Thomas Gordon was granted 100 acres on the flood proneLowlands” ’at Malgrove place, Richmond by Governor King on the 16th of July 1804. Presumably the house and other buildings would have been located on the hill near the Francis Street / Bensons Road intersection. Caleb Wilson, William Carlisle and Richard Dalton who, with their families, had been fellow passengers on the ‘Experiment’ were his near neighbours. "Gordon's Farm" seems to have prospered, with the help of Thomas's teenage son , Charles and convict workers. His daughter Mary Ann later marrried neighbour Carlisle's son, William.

In 1806 an illicit still for makeing peach brandy was found on Thomas Gordon’s property along with some grain malted in a tub. Thomas was away at Richmond Hill, where he had ‘a man working for some settler’, at the time. Later when called upon to answer for the still he said it had been brought from Richmond Hill and was made under the sole directions of Pat Sloan. A statement signed S.Marsden & E.A. Stott stated “it appears that Pat Sloan has been the principal in this business and has artfully drawn his master (Thomas) into it.”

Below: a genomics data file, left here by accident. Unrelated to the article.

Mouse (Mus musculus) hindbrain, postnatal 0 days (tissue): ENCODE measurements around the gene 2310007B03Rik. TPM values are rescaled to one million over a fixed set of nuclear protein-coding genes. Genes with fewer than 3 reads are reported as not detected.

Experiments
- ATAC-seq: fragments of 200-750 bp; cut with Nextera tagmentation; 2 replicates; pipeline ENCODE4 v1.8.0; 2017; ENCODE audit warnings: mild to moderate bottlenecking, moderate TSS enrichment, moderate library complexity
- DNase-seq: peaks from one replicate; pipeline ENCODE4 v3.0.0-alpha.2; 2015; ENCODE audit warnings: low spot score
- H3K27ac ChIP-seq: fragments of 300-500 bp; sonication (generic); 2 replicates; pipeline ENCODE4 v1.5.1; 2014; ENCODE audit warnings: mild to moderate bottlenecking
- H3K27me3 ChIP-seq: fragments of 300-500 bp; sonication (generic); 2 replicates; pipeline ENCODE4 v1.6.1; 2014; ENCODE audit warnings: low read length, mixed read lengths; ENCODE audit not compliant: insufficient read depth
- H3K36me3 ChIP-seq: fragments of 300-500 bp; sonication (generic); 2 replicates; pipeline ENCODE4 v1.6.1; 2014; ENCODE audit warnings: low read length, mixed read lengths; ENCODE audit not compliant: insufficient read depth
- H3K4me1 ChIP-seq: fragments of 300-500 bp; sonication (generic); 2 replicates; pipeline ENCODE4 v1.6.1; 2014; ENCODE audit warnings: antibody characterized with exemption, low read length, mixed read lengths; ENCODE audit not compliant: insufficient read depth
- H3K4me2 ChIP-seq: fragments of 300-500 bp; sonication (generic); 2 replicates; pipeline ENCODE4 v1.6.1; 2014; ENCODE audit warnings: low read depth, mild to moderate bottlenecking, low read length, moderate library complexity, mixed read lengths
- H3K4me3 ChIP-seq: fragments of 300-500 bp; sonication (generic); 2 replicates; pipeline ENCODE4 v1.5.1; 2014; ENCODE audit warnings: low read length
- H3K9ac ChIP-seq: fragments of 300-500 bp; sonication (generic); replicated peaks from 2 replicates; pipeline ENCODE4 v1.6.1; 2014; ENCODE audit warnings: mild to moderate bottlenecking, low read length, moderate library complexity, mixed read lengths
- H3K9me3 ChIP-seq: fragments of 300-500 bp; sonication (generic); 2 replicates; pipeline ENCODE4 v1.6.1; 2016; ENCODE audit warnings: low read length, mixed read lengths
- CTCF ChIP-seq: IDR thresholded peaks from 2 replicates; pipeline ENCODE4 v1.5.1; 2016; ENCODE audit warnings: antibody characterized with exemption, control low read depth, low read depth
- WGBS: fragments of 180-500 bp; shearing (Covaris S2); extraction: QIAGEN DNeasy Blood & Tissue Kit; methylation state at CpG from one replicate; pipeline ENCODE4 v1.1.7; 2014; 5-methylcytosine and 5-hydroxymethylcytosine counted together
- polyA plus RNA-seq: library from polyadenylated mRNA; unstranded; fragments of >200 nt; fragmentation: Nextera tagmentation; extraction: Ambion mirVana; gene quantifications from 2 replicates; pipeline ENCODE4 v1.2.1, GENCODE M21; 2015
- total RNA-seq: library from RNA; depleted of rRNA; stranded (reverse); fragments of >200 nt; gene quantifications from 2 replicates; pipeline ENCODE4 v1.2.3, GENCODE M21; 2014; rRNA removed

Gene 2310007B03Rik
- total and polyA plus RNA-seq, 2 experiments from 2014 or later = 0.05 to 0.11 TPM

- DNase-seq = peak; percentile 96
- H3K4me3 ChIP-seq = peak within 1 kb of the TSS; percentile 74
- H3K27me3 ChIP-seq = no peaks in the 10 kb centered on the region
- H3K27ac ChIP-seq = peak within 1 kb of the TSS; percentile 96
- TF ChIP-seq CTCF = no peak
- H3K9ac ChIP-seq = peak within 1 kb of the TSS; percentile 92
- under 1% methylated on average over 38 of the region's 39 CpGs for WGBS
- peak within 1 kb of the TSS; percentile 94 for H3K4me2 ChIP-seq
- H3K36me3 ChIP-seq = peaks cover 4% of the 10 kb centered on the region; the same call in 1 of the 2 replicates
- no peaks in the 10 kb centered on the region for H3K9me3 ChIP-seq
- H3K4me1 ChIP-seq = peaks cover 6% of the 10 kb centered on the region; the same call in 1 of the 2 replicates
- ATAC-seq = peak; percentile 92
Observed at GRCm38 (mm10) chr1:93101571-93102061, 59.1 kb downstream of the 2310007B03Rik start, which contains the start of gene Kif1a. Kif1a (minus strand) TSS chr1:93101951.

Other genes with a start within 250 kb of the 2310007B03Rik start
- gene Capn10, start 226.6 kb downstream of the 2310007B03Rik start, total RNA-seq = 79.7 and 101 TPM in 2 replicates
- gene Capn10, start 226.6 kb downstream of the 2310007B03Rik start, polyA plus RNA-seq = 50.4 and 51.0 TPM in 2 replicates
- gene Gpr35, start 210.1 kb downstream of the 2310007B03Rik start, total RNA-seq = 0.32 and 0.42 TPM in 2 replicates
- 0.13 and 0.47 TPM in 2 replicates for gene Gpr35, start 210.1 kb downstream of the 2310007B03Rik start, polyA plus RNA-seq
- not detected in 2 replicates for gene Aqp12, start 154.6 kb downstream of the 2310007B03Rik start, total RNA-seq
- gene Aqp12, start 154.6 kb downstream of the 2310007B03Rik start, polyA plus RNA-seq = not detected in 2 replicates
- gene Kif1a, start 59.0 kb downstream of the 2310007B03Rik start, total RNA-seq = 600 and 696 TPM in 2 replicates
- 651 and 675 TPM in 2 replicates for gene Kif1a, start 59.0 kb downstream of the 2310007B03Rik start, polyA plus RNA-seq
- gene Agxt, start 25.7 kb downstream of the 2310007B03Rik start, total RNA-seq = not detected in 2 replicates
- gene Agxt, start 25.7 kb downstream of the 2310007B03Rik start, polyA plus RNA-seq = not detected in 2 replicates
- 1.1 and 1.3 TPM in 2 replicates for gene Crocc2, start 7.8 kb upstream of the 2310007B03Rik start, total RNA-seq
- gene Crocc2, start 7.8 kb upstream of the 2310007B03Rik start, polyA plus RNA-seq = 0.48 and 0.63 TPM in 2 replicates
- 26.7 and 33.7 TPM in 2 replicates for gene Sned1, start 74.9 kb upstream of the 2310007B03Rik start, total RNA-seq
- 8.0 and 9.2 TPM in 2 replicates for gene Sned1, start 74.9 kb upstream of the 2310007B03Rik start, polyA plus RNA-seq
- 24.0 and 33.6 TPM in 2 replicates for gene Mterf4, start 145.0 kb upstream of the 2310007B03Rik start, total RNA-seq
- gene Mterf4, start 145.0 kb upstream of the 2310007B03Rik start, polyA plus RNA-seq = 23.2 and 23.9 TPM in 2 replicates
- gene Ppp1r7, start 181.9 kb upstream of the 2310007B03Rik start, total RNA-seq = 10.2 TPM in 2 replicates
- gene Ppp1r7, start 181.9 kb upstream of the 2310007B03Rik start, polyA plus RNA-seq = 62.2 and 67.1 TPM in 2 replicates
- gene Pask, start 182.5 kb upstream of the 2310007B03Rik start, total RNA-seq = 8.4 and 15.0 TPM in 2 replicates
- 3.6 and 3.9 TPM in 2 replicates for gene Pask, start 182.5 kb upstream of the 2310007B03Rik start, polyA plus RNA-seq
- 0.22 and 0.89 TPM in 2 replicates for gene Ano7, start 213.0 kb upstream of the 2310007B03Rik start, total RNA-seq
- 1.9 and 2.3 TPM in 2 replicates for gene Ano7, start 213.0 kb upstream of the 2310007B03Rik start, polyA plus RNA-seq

In January 1807 a number of citizens including Thomas expressed their gratitude to Rev Samuel Marsden for his many “beneficial and useful acts for the General Good of the colony, and …for your unremitting exertions for the Prosperity and Welfares of this extensive Colony…” in a lengthy written deposition. There is a family tradition that Samuel Marsden was also a passenger on the ‘Experiment’, but this has not been confirmed.